In a piece entitled "Loosey Goosey Saudi" that appeared in The New York Times on March 3 '10, Op-Ed Columnist Maureen Dowd interviewed Prince Saud al-Faisal, foreign minister of Saudi Arabia, about the "liberal" trends of his country as opposed to the stark conservatism of Israel. While some of the article's most unnerving comments about Israel obviously come from this "leader of the free world", Ms Dowd herself is responsible for some pretty annoying and shortsighted utterances herself. She refers to Israel as growing "less secular" but backs this assertion up with....absolutely nothing, describing a "chief rabbinate that would like to impose a harsh...interpretation of Judaism upon the entire society". I point to the words "would like" as key in that sentence. Assuming that is even correct, Israel is still a democracy and nobody is imposing anything on anyone without laws being passed in the Knesset.

She is quick to downplay the "progressiveness" of Saudi society and yet, reading this piece, one could walk away thinking that there is some sort of tectonic shift in the Middle-East distribution of democracy and liberalism. She makes light of the fact that women are still not allowed to drive in the kingdom and refer to the most minute hints at tolerance as "60s-style cataclysmic social change" given how closed Saudi society is and continues to be.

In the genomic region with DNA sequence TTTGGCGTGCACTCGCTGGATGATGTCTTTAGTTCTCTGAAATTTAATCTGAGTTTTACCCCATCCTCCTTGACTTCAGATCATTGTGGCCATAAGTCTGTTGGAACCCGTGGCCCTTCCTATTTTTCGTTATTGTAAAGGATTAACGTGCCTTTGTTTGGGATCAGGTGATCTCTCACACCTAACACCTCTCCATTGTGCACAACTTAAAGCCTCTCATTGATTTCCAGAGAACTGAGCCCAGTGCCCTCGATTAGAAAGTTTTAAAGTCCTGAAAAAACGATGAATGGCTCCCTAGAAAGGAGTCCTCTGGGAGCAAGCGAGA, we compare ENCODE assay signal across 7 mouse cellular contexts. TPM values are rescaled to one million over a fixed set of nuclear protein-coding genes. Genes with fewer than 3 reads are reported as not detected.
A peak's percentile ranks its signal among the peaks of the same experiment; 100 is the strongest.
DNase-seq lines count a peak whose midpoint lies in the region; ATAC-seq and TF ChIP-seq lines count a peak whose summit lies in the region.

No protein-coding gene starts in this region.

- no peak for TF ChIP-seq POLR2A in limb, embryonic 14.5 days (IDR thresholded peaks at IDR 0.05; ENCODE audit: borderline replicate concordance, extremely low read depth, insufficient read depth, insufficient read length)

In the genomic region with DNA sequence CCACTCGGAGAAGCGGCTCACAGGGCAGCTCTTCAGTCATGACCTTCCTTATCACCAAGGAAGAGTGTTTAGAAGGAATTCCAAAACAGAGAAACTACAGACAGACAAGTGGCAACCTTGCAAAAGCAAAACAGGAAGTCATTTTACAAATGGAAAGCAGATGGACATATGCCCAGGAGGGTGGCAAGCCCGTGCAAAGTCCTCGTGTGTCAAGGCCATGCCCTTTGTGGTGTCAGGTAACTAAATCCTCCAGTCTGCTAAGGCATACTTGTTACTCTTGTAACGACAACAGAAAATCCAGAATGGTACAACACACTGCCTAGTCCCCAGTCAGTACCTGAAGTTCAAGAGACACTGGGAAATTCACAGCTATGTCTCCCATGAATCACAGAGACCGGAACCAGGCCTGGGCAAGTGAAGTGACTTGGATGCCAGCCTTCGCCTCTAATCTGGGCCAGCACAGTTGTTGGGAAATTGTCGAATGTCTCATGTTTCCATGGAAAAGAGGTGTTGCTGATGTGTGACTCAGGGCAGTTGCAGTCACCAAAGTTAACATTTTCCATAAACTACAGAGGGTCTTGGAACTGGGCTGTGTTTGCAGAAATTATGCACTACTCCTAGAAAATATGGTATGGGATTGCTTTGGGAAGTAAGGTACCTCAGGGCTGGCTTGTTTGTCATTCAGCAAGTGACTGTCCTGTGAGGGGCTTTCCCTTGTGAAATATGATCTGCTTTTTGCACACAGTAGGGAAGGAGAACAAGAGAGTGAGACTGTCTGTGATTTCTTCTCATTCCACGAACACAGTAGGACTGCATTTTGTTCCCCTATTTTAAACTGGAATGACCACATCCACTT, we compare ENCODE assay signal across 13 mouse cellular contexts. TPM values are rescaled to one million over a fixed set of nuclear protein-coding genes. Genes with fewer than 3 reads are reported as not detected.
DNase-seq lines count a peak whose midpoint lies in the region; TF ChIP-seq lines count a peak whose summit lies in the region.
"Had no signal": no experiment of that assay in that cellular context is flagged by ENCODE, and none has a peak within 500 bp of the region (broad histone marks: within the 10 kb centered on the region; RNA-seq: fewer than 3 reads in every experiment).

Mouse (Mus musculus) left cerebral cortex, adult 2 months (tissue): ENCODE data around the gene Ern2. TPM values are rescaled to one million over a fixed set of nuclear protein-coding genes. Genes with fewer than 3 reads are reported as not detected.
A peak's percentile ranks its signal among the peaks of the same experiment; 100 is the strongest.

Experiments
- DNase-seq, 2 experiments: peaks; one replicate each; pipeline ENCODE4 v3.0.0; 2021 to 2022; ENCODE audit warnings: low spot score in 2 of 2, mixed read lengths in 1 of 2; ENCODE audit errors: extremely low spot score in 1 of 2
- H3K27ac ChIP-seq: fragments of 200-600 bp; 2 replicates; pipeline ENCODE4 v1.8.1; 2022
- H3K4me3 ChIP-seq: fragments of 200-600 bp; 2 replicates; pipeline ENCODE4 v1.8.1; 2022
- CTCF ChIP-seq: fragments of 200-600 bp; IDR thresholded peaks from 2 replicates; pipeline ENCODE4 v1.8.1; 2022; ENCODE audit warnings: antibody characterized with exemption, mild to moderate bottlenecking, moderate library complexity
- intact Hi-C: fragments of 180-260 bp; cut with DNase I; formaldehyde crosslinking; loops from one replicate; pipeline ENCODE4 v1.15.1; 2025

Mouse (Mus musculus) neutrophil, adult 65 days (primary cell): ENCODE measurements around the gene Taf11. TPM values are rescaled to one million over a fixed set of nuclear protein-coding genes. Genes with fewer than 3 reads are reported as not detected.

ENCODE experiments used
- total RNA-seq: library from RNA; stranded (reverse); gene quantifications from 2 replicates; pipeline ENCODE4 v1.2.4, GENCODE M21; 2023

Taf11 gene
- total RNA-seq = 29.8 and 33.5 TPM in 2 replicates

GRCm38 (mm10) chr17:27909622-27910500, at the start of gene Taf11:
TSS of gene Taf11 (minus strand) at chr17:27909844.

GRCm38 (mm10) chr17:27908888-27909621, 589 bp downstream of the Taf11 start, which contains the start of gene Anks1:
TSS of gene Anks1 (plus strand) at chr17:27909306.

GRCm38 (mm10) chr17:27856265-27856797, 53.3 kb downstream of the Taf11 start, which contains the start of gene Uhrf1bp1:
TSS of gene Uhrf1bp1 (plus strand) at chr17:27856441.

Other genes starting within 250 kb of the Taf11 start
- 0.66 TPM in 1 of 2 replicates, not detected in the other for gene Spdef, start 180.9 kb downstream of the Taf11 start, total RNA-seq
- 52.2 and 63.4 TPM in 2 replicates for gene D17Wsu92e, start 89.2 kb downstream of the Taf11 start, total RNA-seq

I won't downplay the fact that there are indeed vexing problems in Israeli society, that "women in the back of the bus" kind of issues do creep up in certain places and need to be dealt with, but at least in Israel these rules are not imposed from the top. These are expressions of an ultra-orthodox minority in a secular democratic society, not dictates of a religious, totalitarian, family controlled hegemony. But more than anything I find myself wondering: what's the point ? Who, besides Ms Dowd of course, actually buys this BS ? What's the strategy here ? Who are they trying to convince ? Does anyone out there really fall for this stuff ?

Still, even if I were to take the column literally, if our shift to the "religious right" is as "swift" and "dramatic" as the kingdom's monumental move to the liberal and progressive left, I would rather tread water right here my friends, nowhere else.


AuthorJehuda Saar